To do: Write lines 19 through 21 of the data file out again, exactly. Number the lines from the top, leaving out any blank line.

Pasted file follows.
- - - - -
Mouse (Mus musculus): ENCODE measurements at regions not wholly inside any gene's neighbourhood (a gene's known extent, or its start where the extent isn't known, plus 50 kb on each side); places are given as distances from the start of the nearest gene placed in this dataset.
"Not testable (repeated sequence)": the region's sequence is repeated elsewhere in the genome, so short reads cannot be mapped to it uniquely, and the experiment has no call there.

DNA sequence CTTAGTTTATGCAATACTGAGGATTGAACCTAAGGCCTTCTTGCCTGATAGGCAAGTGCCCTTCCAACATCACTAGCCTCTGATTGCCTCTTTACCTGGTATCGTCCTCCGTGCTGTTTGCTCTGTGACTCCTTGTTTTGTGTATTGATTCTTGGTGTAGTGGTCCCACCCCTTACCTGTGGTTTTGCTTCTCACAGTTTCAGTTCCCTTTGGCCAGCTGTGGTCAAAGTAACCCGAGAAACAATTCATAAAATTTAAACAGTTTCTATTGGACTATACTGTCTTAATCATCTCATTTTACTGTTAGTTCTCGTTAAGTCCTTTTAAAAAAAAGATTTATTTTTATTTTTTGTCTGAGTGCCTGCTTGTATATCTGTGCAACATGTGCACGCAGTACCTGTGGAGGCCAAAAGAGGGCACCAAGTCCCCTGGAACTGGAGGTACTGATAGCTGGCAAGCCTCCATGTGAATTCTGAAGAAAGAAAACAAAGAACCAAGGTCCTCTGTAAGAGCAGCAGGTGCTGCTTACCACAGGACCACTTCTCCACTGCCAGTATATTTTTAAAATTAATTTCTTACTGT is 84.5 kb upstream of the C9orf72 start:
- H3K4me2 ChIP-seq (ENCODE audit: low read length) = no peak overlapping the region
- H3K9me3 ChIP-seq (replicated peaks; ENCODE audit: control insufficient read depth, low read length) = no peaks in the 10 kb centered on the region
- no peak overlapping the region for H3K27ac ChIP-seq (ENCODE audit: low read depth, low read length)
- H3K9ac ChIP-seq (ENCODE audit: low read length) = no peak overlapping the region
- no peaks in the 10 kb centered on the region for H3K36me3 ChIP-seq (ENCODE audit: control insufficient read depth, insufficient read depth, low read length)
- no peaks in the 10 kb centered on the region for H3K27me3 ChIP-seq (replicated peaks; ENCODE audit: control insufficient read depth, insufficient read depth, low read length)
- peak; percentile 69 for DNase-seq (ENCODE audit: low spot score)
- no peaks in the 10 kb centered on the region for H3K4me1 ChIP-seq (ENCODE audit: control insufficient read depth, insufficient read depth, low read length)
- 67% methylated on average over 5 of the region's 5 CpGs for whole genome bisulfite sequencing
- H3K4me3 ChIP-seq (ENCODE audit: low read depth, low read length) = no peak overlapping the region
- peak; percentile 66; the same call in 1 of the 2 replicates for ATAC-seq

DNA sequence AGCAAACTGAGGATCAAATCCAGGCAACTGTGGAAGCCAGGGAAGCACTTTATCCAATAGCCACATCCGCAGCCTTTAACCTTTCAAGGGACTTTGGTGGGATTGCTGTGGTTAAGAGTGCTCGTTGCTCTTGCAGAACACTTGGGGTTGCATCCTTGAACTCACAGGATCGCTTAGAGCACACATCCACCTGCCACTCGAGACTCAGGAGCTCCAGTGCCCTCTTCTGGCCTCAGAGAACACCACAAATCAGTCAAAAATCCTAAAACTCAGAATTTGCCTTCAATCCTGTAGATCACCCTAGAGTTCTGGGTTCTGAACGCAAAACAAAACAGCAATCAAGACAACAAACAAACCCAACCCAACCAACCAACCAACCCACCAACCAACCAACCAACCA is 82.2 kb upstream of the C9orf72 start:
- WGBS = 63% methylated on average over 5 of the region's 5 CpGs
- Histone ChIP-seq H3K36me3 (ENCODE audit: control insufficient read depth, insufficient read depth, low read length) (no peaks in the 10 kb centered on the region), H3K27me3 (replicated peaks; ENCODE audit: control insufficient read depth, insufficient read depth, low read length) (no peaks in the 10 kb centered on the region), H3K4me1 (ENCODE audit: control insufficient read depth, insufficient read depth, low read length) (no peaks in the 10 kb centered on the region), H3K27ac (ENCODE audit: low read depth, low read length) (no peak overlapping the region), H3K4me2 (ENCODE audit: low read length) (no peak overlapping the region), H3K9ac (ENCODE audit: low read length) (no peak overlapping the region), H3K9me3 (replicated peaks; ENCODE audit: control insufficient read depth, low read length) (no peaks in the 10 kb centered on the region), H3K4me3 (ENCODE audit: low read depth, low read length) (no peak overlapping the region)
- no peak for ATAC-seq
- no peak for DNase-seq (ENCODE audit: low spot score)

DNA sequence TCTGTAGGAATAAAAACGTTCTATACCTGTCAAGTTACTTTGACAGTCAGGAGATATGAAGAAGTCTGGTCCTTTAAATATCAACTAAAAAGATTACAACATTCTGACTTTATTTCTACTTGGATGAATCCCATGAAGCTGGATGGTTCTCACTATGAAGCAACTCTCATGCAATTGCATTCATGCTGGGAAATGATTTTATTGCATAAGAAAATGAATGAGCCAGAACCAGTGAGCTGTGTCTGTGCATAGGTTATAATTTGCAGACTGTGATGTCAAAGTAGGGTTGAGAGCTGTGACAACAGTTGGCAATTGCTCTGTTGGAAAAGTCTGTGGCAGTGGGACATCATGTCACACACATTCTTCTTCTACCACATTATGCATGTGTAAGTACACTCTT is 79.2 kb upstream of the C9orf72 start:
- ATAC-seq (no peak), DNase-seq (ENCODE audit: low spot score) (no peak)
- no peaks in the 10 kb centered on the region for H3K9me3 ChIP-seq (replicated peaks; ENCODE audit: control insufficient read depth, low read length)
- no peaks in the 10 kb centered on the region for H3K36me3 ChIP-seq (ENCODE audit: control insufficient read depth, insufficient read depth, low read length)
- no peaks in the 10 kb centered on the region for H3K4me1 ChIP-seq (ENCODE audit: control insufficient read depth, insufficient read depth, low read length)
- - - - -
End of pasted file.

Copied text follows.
- no peak for DNase-seq (ENCODE audit: low spot score)

DNA sequence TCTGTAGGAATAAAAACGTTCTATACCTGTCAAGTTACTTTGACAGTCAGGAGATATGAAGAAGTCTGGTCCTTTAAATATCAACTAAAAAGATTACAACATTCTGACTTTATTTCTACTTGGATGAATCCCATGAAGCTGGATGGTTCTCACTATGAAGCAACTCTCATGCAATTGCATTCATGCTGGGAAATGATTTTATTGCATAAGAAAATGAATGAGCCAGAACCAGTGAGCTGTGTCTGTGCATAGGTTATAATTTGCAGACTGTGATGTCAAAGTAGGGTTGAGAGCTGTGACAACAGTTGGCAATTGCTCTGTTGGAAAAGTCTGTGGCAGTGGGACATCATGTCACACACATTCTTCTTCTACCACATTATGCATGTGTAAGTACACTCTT is 79.2 kb upstream of the C9orf72 start:
- ATAC-seq (no peak), DNase-seq (ENCODE audit: low spot score) (no peak)